⇒ VDS > 0 and VGS > 0
In this case, current can flow through the channel. The value of VGS at which the inversion layer is formed is called threshold voltage, Vth. Below this voltage, no current flows through MOSFET.
Drain characteristics of n-channel eMOSFET
This curve is a plot of drain current and VDS at different VGS. As the value of VGS is increased, the drain current ID is also increased. When VGS < Vth the line is very close to the axis because the current through MOSFET is almost zero. Once VGS > Vth, the current starts to increase and ultimately there comes a point when pinch-off occurs and the current becomes constant. If we keep increasing the value of VGS, the channel gets wider that means the ID is increased but eventually pinch off occurs.
Transfer characteristics of n-channel eMOSFET
The transfer characteristics show the relationship between the input voltage, VGS and output current, ID at constant VDS.
Below threshold Vth, the drain current is zero. Above Vth, the drain current, ID increases with an increase in the gate to source voltage, VGS.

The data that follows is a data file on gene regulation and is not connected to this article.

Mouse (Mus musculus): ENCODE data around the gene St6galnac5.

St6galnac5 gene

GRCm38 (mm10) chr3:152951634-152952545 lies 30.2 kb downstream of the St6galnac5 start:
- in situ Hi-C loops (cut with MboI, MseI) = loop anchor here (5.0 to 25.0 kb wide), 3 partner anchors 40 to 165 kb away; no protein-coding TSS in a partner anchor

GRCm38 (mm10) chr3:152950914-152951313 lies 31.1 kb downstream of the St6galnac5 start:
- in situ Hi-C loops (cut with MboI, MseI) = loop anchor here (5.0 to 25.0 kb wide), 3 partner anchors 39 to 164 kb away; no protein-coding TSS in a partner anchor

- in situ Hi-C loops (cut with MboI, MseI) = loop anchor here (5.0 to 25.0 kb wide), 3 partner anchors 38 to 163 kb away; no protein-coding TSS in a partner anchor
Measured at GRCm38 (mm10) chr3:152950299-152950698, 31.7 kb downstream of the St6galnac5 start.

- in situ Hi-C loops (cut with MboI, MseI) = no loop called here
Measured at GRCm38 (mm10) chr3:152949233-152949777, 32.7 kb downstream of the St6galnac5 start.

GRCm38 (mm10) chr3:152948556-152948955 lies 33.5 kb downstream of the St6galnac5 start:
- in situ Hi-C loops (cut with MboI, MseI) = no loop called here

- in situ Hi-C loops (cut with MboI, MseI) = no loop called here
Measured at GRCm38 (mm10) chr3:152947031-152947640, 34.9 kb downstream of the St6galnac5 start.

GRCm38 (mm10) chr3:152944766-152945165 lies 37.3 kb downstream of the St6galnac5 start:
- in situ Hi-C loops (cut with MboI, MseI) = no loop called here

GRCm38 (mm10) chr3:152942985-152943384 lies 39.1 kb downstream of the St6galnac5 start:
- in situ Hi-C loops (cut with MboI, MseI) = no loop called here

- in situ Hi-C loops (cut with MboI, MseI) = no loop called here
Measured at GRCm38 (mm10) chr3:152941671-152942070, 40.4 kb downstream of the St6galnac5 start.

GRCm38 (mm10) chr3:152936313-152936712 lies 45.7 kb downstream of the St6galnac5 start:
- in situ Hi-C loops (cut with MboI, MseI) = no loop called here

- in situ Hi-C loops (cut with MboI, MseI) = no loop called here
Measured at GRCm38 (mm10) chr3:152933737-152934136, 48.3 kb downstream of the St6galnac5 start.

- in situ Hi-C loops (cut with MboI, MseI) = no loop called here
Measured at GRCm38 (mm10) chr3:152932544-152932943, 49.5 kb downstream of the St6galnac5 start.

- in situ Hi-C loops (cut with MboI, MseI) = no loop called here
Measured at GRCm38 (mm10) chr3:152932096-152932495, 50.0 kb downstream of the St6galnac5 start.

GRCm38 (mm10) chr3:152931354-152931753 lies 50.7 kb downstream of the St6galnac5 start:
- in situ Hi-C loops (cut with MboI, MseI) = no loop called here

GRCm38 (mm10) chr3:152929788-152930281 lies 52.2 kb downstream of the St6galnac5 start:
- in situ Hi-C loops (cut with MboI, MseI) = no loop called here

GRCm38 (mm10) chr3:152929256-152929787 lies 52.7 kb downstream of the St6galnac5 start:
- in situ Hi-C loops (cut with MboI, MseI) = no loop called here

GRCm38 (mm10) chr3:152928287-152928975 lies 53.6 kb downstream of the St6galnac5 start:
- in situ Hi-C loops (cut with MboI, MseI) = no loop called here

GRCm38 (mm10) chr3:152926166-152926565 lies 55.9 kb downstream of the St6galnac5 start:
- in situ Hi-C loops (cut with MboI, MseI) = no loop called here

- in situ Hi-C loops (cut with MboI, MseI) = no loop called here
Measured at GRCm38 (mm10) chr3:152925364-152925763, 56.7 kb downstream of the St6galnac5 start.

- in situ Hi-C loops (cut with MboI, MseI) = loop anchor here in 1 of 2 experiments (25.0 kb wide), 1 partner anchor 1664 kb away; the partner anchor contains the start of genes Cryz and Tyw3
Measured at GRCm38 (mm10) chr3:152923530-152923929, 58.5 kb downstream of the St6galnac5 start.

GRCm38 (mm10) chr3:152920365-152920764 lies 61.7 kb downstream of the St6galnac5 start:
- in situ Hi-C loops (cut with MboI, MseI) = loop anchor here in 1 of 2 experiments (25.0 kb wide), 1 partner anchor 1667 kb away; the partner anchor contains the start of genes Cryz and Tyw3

b) P-channel (PMOS) Enhancement type MOSFET
Structure – There are two heavily doped p-type regions known as source and drain doped into the n-type substrate.
Operation of p-channel Enhancement type MOSFET
The operation is very similar to the n-type eMOSFET except in this case polarity of voltages and direction of flow of current will be reversed. Now the channel will be formed when the applied voltage VGS is negative or |VGS|> Vth and current starts flowing when potential VDS is applied between drain and source.
Drain characteristics of p-channel eMOSFET
In this case, VDS and VGS will be negative and current will flow from source to drain terminal. As VGS becomes more and more negative, drain current ID will increase and whenever VGS > Vth, MOSFET will operate in cutoff region.
Transfer characteristics of p-channel eMOSFET
The transfer characteristic of p-type eMOSFET is the mirror image of n-type eMOSFET. The drain current is zero and the device remains off until VGS reaches -Vth. After this value ID increases in the reverse direction with a decrease in VDS.
Summary of different types of MOSFET
|MOSFET Type||VGS > 0||VGS = 0||VGS < 0|